Firstly, they felt that searchers would, by default, seek out their organic listing. Some no doubt will.

However, we demonstrated that other searchers were distracted by a compelling ad from one of their stockists and therefore didn’t even think about scrolling down to find the brands organic listing. Opportunity lost.

Secondly, they assumed that if somebody searched for their brand, then that searcher would go onto purchase one of their products (whether direct or via a stockist). However, with some qualitative insight, this was proven not always to be the case.

The presence of a multi-brand retailer meant that some were distracted by the greater choice on offer, going onto buy a different brand altogether. Again, opportunity lost.

By being present in the paid listings, ideally by being as aggressive as you can to own the number one position, you give yourself the greatest chance of getting the click.

This is especially important on mobile where it is common for only ads to appear ‘above the fold’.

Search results on mobile
Therefore, paid search is increasingly the only way in which you can guarantee a presence on the devices searchers are most likely to be using and where they are most likely to click. Don’t leave money on the table.

4. Getting the price right is more important than ever

We worked with a brand where you could consistently purchase many of their products from a well-known high street retailer for 30% less than the price on the brand site. But we were tasked with significantly growing direct revenue. Errr…

Consumers are savvier than ever. With the prominence of Google Shopping listings, price information is thrust upon eager searchers without them even having to click.

Nike Internationalist shopping results

Whilst some consumers will of course buy from the brand site and be loyal in doing so again in the future, others won’t give two hoots where they purchase. In fact, if I can buy your product at the same time as all the other stuff on my John Lewis ‘wish list’, all the better.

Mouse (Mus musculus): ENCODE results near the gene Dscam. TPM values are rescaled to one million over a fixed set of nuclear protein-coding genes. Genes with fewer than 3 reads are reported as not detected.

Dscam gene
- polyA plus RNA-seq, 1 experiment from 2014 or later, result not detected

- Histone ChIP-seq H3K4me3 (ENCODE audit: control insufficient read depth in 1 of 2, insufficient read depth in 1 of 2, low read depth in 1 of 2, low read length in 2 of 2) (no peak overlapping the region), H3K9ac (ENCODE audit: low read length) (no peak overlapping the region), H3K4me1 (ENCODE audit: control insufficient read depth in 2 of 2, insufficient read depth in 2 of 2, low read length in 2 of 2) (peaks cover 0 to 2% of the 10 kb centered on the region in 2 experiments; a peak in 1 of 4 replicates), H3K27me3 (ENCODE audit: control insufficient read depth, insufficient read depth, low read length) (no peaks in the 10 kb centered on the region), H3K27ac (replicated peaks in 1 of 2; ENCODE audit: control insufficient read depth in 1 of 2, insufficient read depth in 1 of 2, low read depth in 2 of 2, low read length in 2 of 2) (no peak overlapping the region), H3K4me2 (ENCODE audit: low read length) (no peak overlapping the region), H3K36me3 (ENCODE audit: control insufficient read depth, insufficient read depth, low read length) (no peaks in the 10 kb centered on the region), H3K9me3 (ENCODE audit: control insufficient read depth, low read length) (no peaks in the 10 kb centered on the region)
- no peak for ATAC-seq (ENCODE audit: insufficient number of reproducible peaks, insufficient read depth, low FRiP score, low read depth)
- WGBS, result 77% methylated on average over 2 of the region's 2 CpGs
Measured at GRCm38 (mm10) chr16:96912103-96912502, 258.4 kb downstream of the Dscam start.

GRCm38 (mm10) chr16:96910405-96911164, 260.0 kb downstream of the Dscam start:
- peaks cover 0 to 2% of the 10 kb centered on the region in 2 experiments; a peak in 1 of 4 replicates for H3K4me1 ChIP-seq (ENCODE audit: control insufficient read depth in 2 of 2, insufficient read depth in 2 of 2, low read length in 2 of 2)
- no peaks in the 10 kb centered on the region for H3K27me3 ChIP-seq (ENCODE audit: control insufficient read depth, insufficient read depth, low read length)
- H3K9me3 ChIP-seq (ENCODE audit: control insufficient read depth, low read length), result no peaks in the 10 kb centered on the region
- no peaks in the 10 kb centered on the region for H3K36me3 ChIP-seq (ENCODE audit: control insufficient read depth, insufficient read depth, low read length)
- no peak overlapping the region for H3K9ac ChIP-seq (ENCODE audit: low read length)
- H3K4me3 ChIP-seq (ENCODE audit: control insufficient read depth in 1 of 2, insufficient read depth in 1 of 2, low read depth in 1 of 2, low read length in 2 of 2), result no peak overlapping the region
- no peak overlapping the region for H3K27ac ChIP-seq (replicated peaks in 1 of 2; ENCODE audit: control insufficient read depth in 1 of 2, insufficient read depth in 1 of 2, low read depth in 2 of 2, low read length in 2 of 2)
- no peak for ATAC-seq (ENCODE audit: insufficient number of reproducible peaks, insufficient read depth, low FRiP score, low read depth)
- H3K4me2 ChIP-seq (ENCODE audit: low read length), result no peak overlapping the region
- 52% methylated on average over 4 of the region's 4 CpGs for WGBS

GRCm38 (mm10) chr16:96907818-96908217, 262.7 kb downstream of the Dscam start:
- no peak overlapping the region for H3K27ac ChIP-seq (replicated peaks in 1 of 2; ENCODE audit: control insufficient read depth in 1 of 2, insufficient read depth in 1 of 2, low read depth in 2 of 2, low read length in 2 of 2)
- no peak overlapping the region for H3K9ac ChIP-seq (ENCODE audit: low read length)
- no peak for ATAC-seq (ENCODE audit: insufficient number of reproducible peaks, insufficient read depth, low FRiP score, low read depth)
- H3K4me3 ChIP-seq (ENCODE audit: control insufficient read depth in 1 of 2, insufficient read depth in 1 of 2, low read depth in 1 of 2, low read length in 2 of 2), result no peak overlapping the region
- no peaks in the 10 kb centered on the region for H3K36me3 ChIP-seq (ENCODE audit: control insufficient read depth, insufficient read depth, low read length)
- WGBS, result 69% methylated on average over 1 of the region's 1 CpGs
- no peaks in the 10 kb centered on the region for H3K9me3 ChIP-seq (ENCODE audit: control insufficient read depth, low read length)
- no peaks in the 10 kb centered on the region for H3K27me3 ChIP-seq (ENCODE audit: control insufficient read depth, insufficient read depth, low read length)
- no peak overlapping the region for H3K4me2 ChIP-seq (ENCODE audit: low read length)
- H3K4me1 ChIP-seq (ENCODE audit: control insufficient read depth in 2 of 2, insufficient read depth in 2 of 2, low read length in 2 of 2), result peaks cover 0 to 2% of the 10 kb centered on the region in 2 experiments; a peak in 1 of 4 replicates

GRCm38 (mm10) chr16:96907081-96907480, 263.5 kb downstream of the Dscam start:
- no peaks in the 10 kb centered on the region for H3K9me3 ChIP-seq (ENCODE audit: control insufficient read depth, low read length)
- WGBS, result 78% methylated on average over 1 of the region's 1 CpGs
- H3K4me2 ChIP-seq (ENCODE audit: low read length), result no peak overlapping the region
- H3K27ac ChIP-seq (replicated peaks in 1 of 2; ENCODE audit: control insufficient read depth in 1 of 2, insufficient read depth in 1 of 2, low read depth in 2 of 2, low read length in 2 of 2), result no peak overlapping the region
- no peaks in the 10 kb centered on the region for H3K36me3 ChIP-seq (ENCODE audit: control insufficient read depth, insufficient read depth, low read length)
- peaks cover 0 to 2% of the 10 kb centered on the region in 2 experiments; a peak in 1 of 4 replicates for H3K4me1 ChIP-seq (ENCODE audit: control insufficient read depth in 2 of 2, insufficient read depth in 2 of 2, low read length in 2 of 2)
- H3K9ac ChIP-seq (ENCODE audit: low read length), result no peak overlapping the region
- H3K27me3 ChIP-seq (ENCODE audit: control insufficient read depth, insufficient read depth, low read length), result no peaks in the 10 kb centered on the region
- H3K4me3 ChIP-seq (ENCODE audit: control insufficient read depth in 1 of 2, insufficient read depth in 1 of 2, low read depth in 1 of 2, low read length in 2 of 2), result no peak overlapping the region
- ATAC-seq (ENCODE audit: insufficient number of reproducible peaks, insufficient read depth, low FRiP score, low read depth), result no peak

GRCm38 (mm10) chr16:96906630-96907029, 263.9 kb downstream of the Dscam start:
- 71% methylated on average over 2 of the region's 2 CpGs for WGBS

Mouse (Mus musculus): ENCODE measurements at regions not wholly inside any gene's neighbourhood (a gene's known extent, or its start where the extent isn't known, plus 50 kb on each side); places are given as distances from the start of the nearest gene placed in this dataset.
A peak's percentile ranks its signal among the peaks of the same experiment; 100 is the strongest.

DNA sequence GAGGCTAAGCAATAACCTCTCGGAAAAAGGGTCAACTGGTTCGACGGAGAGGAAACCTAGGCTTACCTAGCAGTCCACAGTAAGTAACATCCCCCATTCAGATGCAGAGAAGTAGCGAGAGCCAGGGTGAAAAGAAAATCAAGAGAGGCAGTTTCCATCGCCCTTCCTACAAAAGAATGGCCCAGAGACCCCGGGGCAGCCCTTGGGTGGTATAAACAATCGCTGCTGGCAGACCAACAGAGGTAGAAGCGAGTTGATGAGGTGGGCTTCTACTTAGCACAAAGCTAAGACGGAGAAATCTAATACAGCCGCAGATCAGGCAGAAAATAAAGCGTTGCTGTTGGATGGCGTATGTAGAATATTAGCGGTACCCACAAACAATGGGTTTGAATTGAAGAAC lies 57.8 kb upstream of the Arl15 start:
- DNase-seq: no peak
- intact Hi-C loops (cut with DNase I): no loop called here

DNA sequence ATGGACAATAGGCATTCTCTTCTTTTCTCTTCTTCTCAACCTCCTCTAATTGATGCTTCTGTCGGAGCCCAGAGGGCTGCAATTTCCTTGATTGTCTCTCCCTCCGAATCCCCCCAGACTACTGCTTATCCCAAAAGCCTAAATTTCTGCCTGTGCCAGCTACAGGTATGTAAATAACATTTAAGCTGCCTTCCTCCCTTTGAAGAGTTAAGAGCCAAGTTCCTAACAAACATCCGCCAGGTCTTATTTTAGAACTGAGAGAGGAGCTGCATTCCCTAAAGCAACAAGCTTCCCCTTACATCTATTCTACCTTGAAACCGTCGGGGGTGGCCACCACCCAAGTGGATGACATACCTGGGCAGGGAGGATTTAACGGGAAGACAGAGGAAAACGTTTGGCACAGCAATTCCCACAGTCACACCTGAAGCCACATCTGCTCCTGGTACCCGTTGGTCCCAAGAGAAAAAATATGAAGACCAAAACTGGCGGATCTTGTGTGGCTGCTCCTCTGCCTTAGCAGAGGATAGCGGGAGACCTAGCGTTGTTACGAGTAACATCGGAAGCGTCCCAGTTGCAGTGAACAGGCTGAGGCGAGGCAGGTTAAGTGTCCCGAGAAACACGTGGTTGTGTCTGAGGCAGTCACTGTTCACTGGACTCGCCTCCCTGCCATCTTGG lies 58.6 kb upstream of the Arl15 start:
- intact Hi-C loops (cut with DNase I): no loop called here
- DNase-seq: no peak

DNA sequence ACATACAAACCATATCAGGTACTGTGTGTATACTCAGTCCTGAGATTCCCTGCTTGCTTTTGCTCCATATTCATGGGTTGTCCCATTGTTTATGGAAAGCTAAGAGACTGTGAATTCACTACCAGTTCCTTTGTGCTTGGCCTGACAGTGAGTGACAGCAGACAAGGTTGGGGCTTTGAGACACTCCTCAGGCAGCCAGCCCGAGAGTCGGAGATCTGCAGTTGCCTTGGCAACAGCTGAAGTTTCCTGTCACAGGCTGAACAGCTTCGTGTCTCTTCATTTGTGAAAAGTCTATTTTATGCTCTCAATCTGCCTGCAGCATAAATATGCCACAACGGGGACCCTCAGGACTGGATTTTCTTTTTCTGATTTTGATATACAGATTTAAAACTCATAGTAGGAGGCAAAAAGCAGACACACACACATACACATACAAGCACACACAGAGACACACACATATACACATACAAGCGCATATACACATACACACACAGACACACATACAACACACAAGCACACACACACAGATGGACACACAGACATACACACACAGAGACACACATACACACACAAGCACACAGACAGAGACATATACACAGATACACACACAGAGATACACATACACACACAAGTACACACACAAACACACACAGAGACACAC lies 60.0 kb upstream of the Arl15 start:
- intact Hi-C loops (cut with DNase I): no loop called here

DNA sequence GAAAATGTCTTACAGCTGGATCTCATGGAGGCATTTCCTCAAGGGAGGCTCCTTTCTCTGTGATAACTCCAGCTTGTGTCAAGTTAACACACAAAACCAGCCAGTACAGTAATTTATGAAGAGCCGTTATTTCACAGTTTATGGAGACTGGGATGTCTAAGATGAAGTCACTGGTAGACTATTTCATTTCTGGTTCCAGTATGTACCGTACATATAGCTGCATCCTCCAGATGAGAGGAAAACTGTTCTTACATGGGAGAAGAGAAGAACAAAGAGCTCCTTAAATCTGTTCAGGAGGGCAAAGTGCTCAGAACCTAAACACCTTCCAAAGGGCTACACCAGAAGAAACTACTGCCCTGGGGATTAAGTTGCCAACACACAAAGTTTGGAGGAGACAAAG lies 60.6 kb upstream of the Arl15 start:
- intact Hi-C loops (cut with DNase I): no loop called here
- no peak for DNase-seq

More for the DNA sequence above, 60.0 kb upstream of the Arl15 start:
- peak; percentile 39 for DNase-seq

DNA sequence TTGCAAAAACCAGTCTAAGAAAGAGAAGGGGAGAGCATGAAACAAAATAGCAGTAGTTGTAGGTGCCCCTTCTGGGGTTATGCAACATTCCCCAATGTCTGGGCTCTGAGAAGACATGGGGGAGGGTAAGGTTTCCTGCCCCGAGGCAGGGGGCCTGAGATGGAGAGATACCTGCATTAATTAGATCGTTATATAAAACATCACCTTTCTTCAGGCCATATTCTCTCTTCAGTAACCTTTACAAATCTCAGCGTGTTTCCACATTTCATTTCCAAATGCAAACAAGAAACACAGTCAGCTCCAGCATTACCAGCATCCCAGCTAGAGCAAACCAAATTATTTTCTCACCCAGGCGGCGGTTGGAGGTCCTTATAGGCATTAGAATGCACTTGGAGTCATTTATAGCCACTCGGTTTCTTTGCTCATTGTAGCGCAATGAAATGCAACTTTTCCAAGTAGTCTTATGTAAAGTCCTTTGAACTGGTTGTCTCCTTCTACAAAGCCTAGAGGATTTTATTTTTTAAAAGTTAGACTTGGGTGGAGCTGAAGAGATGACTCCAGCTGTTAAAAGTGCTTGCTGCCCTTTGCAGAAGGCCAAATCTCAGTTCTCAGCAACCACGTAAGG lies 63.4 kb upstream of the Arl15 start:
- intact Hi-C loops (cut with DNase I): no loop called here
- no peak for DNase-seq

Whilst you cannot dictate the prices your stockists choose to sell at, you need to be aware of their pricing strategy and be agile enough to react should you choose to, particularly during sale periods.

It was put to me by a brand in the past that “our stockists can have those ‘sale only’ customers”. Fair enough but I’d always prefer to acquire any customer direct, sale only or not, and nurture the relationship.

This brings to light an interesting point regarding loyalty. It should not be measured only in monetary terms. We have discovered that some of our clients’ most loyal customers are not necessarily those that spend the most money.

Perhaps these customers can only afford to shop with the brand once or twice a year. However, they are the ones that shout the most about their purchase, something that is often not measured or harnessed.

You therefore need to look beyond financial data and models, such as RFM when it comes to understanding loyalty.

5. Make sure your direct and wholesale teams are talking to one another

I spoke to a premium menswear brand last year looking to grow their direct channel. ‘Super!’ I thought, we can help. However, as we dug a little deeper, we soon realised it was going to be a huge challenge.

We discovered that the wholesale team had some pretty aggressive targets of their own, meaning they were selling into an ever-increasing number of retailers. Worse still, many of these retailers were at the lower end of the market, damaging brand perception.

The direct team also had some rather juicy numbers to hit for the next financial year. But nobody internally had joined the dots, namely that the direct team would find themselves gradually hamstrung by increased competition in search as stockists optimised their sites and bid on brand terms.

This highlights how the wholesale and direct strategy have to be working in unison.

Growing both channels simultaneously is possible but requires careful planning, great communication and an understanding of how the two will play out online, especially in search.

Have you worked with or for a mono-brand? What challenges did you experience? Please feel free to share below.